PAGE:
7. They have no guidelines for discipline. For what sins is discipline necessary? At what point does church leadership choose to make public a private sin? Rather than wrestle with tough questions, many churches just ignore the topic.
8. They fear losing members (or dollars). We hope no congregation makes decisions based solely on attendance and income, but we know otherwise. Sometimes churches tolerate sin rather than risk decline.
9. Their Christianity is individualistic and privatized. Particularly in North America, believers often fail to understand the corporate nature of the church. We gather together on Sunday, but we do so while sharing life with no other believers. Discipline seldom happens if accountability doesn’t matter.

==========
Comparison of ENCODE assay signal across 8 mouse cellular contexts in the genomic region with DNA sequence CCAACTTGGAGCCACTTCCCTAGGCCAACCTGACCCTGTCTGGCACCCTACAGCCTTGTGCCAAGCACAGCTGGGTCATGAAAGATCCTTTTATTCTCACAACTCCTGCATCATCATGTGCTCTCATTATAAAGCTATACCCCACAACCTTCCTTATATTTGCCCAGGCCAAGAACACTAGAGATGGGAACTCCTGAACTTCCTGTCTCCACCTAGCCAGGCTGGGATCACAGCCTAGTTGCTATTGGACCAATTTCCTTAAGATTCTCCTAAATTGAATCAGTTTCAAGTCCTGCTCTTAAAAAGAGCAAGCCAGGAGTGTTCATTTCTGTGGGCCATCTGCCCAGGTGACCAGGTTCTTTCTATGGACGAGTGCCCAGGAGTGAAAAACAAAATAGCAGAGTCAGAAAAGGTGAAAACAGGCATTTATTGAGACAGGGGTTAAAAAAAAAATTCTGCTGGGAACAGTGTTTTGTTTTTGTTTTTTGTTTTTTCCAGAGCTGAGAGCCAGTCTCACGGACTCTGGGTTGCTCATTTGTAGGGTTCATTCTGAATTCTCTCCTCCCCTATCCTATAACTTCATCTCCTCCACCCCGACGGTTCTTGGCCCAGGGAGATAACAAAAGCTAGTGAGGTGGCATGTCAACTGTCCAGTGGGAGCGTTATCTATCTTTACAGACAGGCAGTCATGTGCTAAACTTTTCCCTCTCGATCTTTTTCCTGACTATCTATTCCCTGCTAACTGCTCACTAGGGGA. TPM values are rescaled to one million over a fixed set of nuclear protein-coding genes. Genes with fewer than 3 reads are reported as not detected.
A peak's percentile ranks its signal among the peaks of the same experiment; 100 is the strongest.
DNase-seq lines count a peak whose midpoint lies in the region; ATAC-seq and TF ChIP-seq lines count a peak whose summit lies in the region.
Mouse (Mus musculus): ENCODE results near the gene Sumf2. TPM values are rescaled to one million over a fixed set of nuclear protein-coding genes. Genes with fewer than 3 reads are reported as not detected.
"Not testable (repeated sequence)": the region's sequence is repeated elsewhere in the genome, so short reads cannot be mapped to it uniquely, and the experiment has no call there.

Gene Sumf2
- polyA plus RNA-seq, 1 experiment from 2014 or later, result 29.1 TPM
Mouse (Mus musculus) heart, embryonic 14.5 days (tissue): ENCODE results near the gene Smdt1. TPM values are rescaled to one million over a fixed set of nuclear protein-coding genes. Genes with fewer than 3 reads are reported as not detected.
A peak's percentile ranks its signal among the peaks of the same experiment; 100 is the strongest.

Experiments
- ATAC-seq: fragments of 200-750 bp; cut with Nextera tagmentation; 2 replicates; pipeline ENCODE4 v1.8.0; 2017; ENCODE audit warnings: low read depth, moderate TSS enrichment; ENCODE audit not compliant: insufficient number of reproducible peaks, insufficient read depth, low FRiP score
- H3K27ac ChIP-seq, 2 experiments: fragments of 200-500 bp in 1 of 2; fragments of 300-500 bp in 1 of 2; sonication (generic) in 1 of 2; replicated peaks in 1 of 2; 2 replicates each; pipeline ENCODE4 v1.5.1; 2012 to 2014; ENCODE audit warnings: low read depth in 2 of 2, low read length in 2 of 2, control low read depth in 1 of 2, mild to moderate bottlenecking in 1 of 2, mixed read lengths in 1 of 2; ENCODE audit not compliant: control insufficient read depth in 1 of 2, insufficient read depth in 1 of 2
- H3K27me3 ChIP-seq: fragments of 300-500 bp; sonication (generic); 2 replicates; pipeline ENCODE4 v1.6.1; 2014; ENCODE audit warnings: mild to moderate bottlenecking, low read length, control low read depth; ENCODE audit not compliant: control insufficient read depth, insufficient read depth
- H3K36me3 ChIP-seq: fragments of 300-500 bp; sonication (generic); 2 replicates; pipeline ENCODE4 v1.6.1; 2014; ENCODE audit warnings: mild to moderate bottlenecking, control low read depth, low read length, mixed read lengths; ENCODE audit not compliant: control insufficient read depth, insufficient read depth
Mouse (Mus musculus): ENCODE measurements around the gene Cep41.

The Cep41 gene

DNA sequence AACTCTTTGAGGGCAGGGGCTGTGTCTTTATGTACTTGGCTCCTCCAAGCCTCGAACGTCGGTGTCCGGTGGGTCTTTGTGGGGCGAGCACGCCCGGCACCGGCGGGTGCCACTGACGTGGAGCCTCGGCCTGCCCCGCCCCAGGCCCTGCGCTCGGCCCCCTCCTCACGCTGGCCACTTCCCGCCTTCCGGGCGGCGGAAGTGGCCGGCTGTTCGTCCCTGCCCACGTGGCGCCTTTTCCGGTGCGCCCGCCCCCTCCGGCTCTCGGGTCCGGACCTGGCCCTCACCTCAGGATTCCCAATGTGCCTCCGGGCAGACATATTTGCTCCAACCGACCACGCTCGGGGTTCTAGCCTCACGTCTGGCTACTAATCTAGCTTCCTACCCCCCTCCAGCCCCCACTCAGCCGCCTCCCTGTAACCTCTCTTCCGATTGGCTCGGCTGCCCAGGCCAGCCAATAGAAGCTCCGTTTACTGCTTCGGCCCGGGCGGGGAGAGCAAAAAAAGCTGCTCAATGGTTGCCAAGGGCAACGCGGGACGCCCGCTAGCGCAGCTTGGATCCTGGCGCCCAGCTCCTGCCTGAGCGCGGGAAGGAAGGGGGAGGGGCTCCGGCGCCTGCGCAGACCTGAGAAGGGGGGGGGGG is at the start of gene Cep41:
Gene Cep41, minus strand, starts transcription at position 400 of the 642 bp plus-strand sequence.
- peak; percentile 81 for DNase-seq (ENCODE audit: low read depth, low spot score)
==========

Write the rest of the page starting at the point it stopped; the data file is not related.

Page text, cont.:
10. They fear being “legalistic.” Legalism can quickly become rules-centered bondage marked by joylessness. Church discipline assumes some standard to which believers are held accountable—and that standard can become legalistic if unchecked.
11. They hope transfer growth will fix the problem. Most churches are accustomed to members coming and going as congregations “swap sheep.” At times, a church is willing to confront a member in his sin—but only enough to encourage him to move his membership to the church down the road.
12. Leaders are sometimes dealing with their own sin. When church leaders are hiding their own sin, they’re less likely to engage others about their failures. To discipline others would be to bring conviction on oneself.
What have you seen? Why do churches not practice church discipline?